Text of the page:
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New Face: Rachell Ekroos

A lifelong commitment to help never-served populations is one of the things that drew this nursing professor to her profession.

People  |  Apr 3, 2017  |  By Kevin Dunegan
Rachell Ekroos

Rachell Ekroos, School of Nursing (R. Marsh Starks / UNLV Creative Services)

For Rachell Ekroos, being daring means challenging and changing the status quo to improve the lives of those in need and securing the necessary resources that nurture better futures. This rebellious drive helped make UNLV an ideal career choice.


UNLV’s commitment to the community, goal for Top Tier status, and support of innovative collaborations impressed me. There is an awe-inspiring energy developing across the community and I want to be an active participant in supporting UNLV’s direction and community collaborations. It is an honor to be embraced by an incredible and committed academic community.

What about UNLV strikes you as different from other places you have worked?

“Different, Daring, and Diverse!” Need I say more? Entrepreneurship has been an underpinning of my career, before and after entering the nursing profession. I have worked across diverse business models including for-profit, nonprofit, educational, and government agencies and I’m excited to translate these experiences into a tenure track academic role.

Where did you grow up?

Technically, I grew up in Little Rock, Arkansas, but do we ever truly “grow up”? Throughout my life, I have reflected on prior time periods and associated all my experiences as part of growing up. I strive to always continue growing as an individual.

What inspired you to get into your field?

I have a lifelong commitment to assist under-served and never-served populations, particularly those affected by acts of violence or disaster. I considered attending medical school, law school, or nursing school. Nursing is the profession that enables me to incorporate my unique knowledge and skill set for enacting change across the domains of clinical practice, policy, administration, research, and education, thereby better serving individuals, groups, communities, and populations.

What is the biggest challenge in your field?

With regard to public health and forensic nursing, the challenges are time, resources, and achieving a shared understanding among the multidisciplinary professionals responding to the needs of the diverse populations we all serve.

Tell us about a time in your life when you have been daring?

I question the status quo. Effective system-level change often begins with questioning the status quo and engaging others to do the same. Change is hard, no matter how ethically sound, objective, or relevant the change. Finding oneself in the role of change agent means inevitably becoming the target of frustration, resistance, and sometimes even anger. I don’t know if this constitutes being daring, but questioning the status quo locally, regionally, and on a few occasions nationally, sure felt daring at the time.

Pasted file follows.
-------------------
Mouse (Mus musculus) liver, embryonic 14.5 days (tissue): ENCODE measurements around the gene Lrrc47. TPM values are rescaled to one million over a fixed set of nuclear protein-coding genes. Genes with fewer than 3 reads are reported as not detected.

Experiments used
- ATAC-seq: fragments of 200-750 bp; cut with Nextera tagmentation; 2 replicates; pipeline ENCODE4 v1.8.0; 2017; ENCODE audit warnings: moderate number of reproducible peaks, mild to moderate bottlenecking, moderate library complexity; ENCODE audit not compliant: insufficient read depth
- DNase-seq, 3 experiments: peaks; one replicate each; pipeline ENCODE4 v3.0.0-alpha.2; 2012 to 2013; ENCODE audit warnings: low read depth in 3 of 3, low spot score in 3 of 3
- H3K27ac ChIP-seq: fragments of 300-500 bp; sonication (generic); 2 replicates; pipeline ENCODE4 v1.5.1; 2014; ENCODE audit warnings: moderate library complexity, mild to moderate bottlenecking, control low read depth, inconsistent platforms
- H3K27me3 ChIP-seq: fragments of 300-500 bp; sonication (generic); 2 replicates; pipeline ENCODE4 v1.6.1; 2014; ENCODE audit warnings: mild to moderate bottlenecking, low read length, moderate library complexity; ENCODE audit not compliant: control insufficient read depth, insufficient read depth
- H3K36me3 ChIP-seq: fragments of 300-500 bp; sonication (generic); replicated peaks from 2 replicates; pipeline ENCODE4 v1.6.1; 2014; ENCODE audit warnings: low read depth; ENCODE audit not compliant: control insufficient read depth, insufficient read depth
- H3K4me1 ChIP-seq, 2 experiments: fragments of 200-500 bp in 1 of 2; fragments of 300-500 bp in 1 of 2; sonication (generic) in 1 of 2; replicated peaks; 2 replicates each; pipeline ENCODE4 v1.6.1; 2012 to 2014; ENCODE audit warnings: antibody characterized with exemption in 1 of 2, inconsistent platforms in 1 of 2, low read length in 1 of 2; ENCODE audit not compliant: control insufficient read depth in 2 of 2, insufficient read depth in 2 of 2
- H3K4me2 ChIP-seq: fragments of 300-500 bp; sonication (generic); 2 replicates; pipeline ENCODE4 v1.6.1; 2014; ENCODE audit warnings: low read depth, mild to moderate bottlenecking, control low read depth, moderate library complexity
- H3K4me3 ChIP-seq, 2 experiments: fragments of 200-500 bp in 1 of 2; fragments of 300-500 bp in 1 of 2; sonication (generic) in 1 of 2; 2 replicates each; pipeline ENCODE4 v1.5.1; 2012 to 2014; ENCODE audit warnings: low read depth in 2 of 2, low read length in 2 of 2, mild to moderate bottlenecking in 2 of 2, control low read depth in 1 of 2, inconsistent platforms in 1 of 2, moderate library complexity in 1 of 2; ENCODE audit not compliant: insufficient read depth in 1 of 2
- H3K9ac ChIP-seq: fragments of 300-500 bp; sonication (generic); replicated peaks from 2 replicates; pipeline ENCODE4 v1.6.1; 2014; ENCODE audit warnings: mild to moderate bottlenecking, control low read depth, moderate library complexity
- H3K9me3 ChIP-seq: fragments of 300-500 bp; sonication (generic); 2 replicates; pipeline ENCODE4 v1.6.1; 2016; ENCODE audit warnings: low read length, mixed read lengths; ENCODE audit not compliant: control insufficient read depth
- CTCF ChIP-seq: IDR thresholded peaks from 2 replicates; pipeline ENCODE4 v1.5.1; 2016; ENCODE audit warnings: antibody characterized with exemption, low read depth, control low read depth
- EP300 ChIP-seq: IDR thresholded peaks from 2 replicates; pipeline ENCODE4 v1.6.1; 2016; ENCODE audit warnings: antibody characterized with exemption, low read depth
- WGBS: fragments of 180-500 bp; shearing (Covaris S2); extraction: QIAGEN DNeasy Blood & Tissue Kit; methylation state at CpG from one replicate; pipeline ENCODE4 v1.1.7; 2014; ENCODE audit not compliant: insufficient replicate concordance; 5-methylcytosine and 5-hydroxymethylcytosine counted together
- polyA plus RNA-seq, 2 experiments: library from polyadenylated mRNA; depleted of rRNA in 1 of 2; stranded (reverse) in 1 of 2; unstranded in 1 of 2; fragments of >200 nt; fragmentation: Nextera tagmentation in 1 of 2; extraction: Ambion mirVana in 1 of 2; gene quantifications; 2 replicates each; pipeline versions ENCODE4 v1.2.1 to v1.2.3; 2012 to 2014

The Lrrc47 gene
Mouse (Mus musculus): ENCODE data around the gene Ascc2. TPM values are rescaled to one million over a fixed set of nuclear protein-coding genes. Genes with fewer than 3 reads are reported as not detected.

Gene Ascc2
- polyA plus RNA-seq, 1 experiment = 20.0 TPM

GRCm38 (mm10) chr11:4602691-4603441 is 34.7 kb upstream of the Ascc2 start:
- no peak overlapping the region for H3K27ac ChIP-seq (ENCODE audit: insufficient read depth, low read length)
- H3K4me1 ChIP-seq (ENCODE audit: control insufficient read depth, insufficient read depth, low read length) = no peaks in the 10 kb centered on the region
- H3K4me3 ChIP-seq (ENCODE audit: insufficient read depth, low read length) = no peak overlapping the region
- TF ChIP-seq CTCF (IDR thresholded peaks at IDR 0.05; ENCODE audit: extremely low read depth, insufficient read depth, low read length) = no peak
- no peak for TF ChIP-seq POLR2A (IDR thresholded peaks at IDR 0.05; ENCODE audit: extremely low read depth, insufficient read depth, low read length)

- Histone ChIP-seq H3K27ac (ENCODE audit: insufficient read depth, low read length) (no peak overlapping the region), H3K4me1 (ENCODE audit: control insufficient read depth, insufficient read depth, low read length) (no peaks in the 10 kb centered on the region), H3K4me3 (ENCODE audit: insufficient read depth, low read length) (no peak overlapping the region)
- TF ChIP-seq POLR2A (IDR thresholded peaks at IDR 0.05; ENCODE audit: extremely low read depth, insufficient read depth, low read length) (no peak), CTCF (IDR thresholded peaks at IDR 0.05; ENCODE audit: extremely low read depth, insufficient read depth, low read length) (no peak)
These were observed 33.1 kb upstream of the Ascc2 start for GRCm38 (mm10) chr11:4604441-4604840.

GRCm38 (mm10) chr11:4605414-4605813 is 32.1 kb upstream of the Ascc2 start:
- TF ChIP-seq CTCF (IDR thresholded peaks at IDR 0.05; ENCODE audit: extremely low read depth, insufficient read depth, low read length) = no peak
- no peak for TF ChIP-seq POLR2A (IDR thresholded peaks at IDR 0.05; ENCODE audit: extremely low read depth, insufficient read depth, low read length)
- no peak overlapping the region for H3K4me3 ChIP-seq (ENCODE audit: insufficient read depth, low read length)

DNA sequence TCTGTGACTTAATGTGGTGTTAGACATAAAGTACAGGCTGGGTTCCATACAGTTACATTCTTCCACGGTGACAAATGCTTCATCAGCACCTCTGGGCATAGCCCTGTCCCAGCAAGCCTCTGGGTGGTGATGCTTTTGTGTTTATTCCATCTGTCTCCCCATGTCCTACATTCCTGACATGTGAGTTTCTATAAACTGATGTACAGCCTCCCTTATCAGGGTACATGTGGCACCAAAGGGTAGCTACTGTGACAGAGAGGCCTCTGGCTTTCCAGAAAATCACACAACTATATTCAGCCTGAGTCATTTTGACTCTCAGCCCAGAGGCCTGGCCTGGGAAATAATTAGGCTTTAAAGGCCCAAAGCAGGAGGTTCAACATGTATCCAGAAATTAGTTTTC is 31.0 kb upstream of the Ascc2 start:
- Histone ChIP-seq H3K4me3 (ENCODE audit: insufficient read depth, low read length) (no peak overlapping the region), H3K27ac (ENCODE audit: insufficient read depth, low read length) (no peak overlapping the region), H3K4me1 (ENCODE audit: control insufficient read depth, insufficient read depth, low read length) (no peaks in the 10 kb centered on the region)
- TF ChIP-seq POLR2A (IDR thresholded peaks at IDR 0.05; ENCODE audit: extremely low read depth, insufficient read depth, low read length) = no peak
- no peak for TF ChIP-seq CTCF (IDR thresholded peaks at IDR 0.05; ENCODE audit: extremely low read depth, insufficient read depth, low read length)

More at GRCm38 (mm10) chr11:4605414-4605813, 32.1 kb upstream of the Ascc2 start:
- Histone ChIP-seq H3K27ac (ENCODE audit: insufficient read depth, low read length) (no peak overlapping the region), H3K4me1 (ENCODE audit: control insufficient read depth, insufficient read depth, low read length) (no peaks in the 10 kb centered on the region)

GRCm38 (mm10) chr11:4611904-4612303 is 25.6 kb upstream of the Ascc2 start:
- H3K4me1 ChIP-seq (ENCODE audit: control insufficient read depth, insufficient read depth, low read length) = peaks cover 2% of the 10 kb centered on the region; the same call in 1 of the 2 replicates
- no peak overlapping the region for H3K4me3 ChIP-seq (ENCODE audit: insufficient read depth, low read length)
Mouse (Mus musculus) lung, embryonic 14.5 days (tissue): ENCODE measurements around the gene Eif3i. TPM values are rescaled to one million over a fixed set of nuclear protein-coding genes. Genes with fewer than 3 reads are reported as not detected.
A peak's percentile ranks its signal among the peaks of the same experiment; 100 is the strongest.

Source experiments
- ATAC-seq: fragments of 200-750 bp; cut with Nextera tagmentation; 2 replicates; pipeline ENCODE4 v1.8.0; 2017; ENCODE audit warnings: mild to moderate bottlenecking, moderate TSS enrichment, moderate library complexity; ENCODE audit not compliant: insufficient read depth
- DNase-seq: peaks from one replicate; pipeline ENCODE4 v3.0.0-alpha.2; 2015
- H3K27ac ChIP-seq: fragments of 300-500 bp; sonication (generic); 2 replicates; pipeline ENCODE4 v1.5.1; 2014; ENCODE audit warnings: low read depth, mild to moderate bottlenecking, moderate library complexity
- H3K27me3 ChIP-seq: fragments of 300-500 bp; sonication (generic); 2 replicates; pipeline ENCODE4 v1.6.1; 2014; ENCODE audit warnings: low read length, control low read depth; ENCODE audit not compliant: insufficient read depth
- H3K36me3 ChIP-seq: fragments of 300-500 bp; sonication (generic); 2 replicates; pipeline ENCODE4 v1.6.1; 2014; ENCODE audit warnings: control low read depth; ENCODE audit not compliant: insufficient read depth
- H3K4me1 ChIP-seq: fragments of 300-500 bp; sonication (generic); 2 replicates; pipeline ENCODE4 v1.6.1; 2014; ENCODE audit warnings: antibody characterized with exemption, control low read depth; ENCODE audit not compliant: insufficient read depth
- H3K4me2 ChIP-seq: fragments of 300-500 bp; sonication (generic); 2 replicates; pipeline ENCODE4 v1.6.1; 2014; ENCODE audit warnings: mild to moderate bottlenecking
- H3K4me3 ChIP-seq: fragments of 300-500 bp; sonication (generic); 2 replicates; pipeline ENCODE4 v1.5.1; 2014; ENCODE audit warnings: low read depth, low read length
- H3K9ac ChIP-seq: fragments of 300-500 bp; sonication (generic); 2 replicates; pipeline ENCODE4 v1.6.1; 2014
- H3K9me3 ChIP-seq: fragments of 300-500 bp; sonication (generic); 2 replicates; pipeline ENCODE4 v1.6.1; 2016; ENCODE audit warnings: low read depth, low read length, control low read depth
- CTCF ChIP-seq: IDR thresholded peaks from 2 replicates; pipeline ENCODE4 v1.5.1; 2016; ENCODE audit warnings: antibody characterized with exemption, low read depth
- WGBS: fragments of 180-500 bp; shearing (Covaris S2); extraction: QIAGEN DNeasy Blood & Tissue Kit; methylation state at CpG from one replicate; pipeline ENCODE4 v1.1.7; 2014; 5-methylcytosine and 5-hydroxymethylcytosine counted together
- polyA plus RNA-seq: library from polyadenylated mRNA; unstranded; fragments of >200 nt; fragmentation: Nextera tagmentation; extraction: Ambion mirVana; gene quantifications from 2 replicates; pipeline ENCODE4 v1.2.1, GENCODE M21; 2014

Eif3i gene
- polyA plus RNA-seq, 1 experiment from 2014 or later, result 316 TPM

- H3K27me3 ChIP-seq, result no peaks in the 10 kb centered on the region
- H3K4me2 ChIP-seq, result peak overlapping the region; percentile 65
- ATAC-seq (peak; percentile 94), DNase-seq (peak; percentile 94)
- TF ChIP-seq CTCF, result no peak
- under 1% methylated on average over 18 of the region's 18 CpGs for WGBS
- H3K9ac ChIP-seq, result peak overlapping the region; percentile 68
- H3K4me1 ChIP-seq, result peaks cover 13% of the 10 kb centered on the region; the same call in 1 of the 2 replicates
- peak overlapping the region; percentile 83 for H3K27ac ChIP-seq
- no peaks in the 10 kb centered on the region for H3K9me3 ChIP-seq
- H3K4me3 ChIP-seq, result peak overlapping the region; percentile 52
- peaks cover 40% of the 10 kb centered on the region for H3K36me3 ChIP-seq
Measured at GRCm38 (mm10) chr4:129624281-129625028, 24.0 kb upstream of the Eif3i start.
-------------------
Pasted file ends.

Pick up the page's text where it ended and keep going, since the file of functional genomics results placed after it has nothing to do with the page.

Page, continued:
Finish this sentence, "If I couldn't work in my current field, I would like to ..."

…work with a foundation that provides resource-challenged communities an opportunity to become self-sufficient and empowered through stable housing free from violence; access to affordable competent health care providers; healthy food choices; education; and, yes, an on-going list.  

Tell us about someone you admire and why.

I admire every person who stops, even for a moment, to help a stranger.

Tell us about an object in your office that has a significance for you and why it is significant."

I surround myself with objects of significance, but there is a common thread — all of the objects remind me to be present, no matter who I am with or what I am doing. Some objects remind of encounters with patients or their families, some remind of moments with loved ones or colleagues, and others remind me of being outdoors surrounded by nature. One item that stands out for me is a small stone weathered smooth by the sand and water. It was given to me by a colleague who picked it up while walking and reflecting about a meeting. She explained how comments I made during the meeting and in a brief conversation following the meeting greatly impacted her perspective and philosophy. We can never truly know how our everyday actions and words affect those around us. It is a daily reminder about being present and thoughtful in both words and actions.

Any tips for success?

Be present, be genuine, and choose to make a difference no matter how big or small. Have a plan and understand that perfection is not a realistic goal. However, in striving for perfection perhaps we can reach excellence. In nursing and public health, the populations we serve deserve excellence.

Pastimes or hobbies?

Nature. Being in nature helps ground me and remind me to always be present. Between the sky, terrain, and the critters (yes, I said critters!), I could not ask for a more perfect surrounding for reflection and relaxation.